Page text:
Headlines   2003 Review Index   December 10, 2003
Suspended Animation &

Michael Vance

Mark Allen

Michael Vance Books

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Sacred Circles

    Long ago, a medicine man sought to harness the power of the spirits of the forest, for his selfish gain. Imprisoned by said spirits, for his affront, his evil is ended....until the arrival of modern man, 300 years later, in the form of a man-and-wife archeological team, with children in tow. As might be expected, a series of actions by said group awaken the long-bound spirit, still intent on evil. Chaos ensues.

    That's the long and short of Sacred Circles #1, from Birch Bark Comics. While not the most original of concepts, it is wrought with potential, and, quite possibly, one of the most beautiful works to hit comic racks this year. Brandon Mitchell pens an enjoyable tale, made so by character-rization, more than plot. The children (a brother, sister, and brother's buddy) steal the show in this title, their "Our Gang" type antics lending a chuckle, compounded by a feeling of impending disaster; gotta LOVE that feeling.

    Even more attractive, however, is the art by penciller Nicholas Bradshaw and colorist Jean-Francois Beaulieu.

    The Sacred Circle website claims the work is "Sure to please fans of comics as well as animation..." They're not wrong. Scoring a very "Disney" look, the style is beautifully appealing, and just plain fun! Great for high-action sequences, which seem, largely, to drive the tale. If I had to complain, I suppose it would be about the near-inability to read the translation script at the bottom of the panels in which characters are speaking their native language.

    Instead of simply being laid across the artwork, a script box would have been preferable. Otherwise, no complaints about this book.

    Sacred Circles is recommended for all ages, and for those who enjoy fantasy, adventure, and animation. Sacred Circles, published by Birch Bark Comics, 24 pages, $4.95.

    Find it at your local comic shop (as it just became available through Diamond Distribution), online auctions and catalogs, and at www.birchbarkcomics.com. For the comic shop near you, call 1-888-comicbook.

    Review by Mark Allen

The Comics Journal

     The Comics Journal is not a comic book or strip, or a book about comics.  It is one of the two oldest periodicals about comics, and thus appropriate for review in Suspended Animation.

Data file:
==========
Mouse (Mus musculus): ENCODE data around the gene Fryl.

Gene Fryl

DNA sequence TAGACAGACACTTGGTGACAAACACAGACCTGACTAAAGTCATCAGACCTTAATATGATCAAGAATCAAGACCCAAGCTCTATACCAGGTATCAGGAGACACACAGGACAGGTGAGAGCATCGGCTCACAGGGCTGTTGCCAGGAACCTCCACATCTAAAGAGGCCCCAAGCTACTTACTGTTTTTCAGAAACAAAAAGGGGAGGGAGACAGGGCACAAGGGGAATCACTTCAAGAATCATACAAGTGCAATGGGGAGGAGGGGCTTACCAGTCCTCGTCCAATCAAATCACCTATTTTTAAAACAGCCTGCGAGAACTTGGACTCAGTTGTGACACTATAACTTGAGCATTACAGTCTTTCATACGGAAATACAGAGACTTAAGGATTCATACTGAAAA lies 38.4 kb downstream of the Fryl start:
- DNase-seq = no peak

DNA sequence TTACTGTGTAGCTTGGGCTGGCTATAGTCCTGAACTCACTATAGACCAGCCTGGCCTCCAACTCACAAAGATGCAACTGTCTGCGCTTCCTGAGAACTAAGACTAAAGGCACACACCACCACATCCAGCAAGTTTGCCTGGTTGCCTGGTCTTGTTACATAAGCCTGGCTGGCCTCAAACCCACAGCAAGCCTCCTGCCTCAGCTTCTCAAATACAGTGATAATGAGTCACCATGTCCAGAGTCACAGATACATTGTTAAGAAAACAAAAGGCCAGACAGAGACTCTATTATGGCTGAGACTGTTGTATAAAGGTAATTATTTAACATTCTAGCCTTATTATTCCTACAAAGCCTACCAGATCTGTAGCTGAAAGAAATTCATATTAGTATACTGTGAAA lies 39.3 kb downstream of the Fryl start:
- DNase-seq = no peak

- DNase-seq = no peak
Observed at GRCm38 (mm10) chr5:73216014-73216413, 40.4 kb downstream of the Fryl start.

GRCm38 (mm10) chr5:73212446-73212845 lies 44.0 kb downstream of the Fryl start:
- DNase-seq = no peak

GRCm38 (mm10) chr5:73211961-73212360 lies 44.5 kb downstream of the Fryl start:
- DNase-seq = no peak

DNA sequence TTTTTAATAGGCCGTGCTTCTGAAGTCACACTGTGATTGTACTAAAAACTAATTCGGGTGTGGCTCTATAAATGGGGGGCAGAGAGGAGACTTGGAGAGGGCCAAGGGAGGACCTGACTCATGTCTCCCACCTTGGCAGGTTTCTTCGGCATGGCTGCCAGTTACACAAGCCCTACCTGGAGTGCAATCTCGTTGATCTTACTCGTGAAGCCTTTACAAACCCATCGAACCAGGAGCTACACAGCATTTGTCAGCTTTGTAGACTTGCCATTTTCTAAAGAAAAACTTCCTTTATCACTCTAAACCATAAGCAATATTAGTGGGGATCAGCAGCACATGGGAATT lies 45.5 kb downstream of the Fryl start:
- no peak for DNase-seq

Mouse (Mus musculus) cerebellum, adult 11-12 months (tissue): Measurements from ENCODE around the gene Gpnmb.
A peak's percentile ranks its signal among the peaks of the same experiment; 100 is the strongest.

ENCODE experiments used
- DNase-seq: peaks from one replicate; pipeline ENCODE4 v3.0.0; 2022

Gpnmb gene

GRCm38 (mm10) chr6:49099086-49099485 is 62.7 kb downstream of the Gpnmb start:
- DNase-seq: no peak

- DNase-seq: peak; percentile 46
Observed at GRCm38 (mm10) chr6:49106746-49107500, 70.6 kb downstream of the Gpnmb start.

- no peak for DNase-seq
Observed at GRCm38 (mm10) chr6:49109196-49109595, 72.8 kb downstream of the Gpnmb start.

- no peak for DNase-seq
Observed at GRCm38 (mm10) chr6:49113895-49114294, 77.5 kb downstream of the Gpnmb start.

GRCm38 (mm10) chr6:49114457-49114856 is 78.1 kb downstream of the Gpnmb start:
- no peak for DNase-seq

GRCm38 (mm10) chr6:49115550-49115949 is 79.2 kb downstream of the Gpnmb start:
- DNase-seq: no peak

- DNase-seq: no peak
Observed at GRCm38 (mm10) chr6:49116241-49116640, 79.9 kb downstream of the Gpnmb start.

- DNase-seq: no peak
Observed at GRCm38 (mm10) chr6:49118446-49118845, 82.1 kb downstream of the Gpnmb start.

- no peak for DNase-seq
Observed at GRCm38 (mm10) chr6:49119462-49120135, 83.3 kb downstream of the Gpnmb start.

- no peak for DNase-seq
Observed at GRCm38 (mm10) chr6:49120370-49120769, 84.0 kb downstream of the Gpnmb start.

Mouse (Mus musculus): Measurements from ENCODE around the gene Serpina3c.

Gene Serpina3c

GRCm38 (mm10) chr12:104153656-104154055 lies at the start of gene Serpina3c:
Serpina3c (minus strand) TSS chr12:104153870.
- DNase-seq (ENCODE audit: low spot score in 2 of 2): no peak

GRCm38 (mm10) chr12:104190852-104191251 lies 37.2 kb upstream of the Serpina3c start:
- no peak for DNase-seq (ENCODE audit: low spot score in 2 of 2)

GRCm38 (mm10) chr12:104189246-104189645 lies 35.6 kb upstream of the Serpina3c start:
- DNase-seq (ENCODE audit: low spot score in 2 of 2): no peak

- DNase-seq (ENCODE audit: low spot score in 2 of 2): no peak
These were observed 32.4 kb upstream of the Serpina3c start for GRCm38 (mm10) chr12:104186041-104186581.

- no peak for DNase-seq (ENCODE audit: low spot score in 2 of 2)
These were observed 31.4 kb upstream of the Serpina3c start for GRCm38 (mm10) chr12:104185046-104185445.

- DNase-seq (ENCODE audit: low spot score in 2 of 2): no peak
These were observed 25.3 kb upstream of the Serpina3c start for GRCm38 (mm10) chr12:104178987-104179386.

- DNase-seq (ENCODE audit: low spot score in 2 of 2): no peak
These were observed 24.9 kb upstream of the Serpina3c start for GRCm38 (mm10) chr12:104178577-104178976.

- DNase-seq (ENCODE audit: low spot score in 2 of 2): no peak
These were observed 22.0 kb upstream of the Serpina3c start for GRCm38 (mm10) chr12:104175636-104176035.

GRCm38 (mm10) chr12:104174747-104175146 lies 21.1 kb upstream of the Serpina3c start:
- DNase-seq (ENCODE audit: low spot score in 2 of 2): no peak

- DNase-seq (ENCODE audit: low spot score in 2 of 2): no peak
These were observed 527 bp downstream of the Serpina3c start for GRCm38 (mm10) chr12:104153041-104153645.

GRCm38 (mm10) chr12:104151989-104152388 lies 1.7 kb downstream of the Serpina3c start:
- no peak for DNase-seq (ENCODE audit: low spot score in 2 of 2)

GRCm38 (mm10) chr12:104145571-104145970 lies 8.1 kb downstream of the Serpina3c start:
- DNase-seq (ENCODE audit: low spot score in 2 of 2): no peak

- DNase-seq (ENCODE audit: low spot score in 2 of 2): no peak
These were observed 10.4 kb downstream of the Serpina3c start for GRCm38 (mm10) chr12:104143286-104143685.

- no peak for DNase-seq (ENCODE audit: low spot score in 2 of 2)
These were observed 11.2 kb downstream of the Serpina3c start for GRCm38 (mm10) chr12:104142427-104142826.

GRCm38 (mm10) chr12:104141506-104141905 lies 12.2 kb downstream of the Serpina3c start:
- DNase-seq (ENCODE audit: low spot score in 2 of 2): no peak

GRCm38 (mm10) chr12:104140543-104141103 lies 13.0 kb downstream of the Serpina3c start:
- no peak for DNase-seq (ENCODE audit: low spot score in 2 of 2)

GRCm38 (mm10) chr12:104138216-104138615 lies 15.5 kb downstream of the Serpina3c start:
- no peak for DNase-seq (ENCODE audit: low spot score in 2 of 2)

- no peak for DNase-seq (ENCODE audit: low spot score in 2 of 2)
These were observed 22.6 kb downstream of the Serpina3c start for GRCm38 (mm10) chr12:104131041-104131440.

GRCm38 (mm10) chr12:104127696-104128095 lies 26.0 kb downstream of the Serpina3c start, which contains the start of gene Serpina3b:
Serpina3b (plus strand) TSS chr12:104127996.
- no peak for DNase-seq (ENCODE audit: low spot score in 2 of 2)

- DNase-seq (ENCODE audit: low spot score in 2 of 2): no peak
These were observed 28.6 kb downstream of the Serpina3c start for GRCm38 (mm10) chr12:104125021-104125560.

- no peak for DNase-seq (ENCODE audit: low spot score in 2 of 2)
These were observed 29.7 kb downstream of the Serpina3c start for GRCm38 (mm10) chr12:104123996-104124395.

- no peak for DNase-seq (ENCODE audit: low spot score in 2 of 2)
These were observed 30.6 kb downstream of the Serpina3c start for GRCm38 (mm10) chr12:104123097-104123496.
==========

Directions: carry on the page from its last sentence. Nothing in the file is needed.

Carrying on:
It is also acerbic and counter-cultural by its own admission, praising little published in comics while professing a deep love of the medium. In addition, its parent company markets some of the best comics ever created including Pogo, Popeye and some of Will Eisner's work, and the worst like its pornographic comics. In effect, it does not consistently live up to the standards it professes.

     The current issue contains articles on its own recent near demise as a publisher, a criticism of comics criticism, and news of court battles over copyright laws. Included is an interview with artist Will Elder conducted by Gary Groth that is worth five times its cover price.

     With editor and writer Harvey Kurtzman, Elder established the wildly satirical style that made Mad magazine an icon. Their work together still directly and indirectly influences the humorists that followed them. As an example, TV's Saturday Night Live was originally heavily influenced by Mad, and today's Mad TV exists because the magazine exists.

     Elder is a versatile artist not limited to one style, duplicating other styles in his comic strip and book satires. He always stretched his potential while sharing his talent with readers. If you think that's easy, try it. Elder also mastered the technical aspects of visual storytelling, and his art is instantly recognizable and esthetically joyful.

     Among his final surprising comments in The Comics Journal interview, the cartoonist asks, "Don't make me look mediocre."

     Granted.  One word rarely used in Suspended Animation best suits Elder.  He is that rarest of gifts, a comics genius.

     The Comics Journal is highly recommended for serious readers of comic books and strips. The Comics Journal #254/143 pgs. & $6.95 from Fantagraphics Books/ various artists and writers/sold in comics shops and www.tcj.com.

     Review by Michael Vance


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